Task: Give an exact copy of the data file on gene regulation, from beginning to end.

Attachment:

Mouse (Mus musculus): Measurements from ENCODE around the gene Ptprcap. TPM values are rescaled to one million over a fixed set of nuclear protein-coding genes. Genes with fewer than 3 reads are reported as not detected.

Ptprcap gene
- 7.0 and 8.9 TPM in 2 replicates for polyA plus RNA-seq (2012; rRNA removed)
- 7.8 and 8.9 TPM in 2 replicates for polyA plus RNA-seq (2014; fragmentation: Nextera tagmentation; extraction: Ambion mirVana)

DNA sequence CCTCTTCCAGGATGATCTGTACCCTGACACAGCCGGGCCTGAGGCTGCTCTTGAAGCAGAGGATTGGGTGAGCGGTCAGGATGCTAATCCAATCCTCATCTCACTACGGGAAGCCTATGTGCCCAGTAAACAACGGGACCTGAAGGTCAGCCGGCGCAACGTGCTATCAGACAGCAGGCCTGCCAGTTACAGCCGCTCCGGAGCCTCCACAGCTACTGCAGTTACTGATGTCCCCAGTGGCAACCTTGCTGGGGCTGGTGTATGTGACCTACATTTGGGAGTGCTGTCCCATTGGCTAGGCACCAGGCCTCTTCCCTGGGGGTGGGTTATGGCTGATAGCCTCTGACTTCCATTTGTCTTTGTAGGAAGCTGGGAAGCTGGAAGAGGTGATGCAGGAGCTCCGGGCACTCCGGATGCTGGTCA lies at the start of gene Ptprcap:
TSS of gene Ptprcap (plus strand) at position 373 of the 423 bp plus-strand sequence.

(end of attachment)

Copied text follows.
Mouse (Mus musculus): Measurements from ENCODE around the gene Ptprcap. TPM values are rescaled to one million over a fixed set of nuclear protein-coding genes. Genes with fewer than 3 reads are reported as not detected.

Ptprcap gene
- 7.0 and 8.9 TPM in 2 replicates for polyA plus RNA-seq (2012; rRNA removed)
- 7.8 and 8.9 TPM in 2 replicates for polyA plus RNA-seq (2014; fragmentation: Nextera tagmentation; extraction: Ambion mirVana)

DNA sequence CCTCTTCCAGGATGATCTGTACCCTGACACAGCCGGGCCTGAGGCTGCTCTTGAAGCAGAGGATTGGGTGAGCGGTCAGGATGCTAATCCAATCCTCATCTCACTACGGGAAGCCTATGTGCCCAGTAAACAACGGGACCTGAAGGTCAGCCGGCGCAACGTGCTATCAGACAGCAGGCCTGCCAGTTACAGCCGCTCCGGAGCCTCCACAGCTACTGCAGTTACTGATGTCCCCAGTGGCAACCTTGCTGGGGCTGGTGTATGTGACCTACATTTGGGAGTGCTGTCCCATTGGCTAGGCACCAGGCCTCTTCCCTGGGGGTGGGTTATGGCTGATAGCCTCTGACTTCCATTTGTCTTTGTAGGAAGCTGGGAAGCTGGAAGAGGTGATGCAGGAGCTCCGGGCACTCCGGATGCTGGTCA lies at the start of gene Ptprcap:
TSS of gene Ptprcap (plus strand) at position 373 of the 423 bp plus-strand sequence.